Planting Black-Eyed Susans

Black-Eyed Susans are a true North American native and one of the toughest perennials that you can grow. They need minimal supplemental fertilizer or watering after they establish and make great plants for naturalizing large, sunny areas. Black-Eyed Susans reproduce both by seed and by root divisions. The plants available in nurseries are container grown and the easiest to plant and establish. All cultivars will attract flocks of native pollinators and birds if you let this plant set seed.


What You Need To Plant Black-Eyed Susans

  • Transplanting spade or small shovel
  • Hand pruners
  • Full sun location 
  • Compost to use as mulch
  • Watering can or hose

Where to Plant Black-Eyed Susans

This perennial prefers to grow in full sun with at least 6 hours of direct sun each day. Shading early in the morning or late in the day is also acceptable. They grow best in average-textured, well-draining soil that is on the lean side. Black-Eyed Susans are like other native prairie plants and thrives in poor soil. Soil that is overly rich will encourage foliage growth while stunting blooming. 


Black-Eyed Susan Spacing

Depending on the mature size, Black-Eyed Susan plants should be spaced far enough apart to provide good air circulation. Plants too close together tend to be affected by powdery mildew. Use the mature width as a guide to determine spacing between plants. If the width will be 3 feet, then place the plant 3 feet on center from the neighboring plant. Black-Eyed Susans rarely need extra support from hoops or stakes when they are in full bloom. The stems are sturdy and strong.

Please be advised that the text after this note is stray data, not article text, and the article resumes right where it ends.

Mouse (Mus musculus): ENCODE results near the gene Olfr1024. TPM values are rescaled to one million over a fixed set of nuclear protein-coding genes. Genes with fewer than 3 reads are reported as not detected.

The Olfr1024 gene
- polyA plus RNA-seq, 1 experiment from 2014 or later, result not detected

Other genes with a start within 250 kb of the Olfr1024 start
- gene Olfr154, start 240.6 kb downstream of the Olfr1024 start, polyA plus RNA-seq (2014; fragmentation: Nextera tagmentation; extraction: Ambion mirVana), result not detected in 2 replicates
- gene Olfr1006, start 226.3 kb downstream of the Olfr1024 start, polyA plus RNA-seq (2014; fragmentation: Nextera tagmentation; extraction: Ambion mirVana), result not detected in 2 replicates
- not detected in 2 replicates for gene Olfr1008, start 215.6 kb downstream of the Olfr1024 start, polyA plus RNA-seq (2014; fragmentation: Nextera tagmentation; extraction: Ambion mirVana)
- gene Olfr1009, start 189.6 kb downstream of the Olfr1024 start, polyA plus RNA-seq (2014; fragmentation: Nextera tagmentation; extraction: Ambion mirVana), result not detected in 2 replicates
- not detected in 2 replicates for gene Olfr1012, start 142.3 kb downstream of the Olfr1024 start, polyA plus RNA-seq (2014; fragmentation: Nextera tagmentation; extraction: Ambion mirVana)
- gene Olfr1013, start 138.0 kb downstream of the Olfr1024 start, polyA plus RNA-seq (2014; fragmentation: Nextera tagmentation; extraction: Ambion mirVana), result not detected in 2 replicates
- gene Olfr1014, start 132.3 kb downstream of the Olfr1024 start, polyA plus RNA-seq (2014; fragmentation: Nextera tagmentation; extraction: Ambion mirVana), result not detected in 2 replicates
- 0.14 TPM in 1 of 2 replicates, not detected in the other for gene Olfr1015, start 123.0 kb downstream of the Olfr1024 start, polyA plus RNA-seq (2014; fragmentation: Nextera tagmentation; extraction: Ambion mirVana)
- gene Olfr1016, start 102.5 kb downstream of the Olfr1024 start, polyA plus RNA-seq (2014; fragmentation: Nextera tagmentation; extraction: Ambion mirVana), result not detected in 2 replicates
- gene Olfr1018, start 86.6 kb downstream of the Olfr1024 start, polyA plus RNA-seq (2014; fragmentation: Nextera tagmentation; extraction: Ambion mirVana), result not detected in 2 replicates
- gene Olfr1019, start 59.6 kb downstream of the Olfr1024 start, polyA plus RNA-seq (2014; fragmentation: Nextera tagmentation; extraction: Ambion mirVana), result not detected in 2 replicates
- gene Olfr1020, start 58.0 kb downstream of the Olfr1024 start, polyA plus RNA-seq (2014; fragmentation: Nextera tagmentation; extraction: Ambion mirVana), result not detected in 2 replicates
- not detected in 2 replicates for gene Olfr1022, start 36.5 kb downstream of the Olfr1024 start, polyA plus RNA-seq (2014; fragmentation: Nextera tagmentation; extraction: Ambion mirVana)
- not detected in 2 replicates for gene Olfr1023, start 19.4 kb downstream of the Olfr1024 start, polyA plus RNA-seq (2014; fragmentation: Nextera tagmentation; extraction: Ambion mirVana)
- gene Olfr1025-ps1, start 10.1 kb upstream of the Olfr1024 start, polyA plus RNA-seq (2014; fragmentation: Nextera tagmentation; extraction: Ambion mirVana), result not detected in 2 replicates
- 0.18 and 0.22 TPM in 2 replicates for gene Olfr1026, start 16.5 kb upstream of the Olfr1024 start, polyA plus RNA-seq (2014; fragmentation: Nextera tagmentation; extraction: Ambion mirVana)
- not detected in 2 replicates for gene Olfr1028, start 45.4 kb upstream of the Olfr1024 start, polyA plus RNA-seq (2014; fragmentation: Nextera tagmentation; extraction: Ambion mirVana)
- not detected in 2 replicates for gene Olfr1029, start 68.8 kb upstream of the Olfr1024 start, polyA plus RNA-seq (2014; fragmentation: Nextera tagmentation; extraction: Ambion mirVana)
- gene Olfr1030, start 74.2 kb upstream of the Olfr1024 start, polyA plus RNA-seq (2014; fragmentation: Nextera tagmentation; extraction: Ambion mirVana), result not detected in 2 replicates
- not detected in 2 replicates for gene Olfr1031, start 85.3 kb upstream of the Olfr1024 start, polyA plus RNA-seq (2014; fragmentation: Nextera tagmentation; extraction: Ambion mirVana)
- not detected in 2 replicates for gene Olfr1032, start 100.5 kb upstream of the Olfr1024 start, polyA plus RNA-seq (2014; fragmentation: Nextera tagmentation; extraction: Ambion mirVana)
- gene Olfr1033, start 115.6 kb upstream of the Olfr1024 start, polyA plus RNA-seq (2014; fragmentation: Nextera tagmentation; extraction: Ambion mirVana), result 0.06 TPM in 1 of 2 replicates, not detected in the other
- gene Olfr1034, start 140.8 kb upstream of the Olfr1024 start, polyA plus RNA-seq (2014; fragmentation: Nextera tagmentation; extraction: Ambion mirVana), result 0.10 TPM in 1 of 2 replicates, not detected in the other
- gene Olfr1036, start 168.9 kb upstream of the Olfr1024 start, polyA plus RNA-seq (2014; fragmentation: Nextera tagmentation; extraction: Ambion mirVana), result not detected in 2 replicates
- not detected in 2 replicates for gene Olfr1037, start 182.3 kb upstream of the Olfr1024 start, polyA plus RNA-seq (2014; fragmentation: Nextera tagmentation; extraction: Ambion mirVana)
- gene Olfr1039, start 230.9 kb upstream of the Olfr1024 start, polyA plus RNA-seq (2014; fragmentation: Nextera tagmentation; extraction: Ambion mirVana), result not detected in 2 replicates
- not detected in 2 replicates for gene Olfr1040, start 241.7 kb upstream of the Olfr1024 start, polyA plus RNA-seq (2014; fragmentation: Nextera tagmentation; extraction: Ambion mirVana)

Steps To Plant Black-Eyed Susans

Step 1 - Choose a location in full sun

Step 2 - Dig a hole twice as wide and the same depth as the pot the plant is growing in

Step 3 - Carefully remove the plant from the pot and tease any compacted roots apart so that they grow into the soil 

Step 4 - Place the plant in the hole at the same level it grew in the pot. Do not bury any stems too deep

Step 5 - Replace the soil around the rootball, making sure to firm it in gently so any large air pockets are filled in

Step 6 - Water around the base, making sure to fill in any remaining air pockets

Step 7 - Let water soak in well

Step 8 - Mulch around the base of the plant with organic compost or shredded leaves

When to Plant Black-Eyed Susans

Container-grown Black-Eyed Susans can be planted as soon as they are available in the nurseries, generally late spring and early summer. This perennial typically blooms the first year it is planted. Growing Black-Eyed Susans from seed is best done in trays or pots starting in the late summer or fall when the seed is ripe. Start seeds in pots or trays and put them in a sheltered spot outside where they will get natural rain and part sun. By the next spring, the small plant starts will be ready to be planted in their final spot. 

Transplanting Black-Eyed Susans

Most varieties of Black-Eyed Susans are perennials that will benefit from being divided and transplanted every 3-4 years. The best time of year to do this is early spring, just as the new growth starts to emerge. Dividing in the fall is best done after blooming, before the plant goes dormant. Dig up a clump and break off chunks of plantlets. Make sure to keep as many roots attached as possible.

Replant the new clumps at the same depth they were growing. Water the area well and let the water fully absorb. Add a layer of organic compost around the root zone to help the soil retain moisture. Self-sown seedlings are easily moved and replanted in the spring. Make sure to water these in well. Small seedlings are more apt to suffer transplant shock because they have a smaller root ball.


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Author Robbin Small - Published 7-31-2022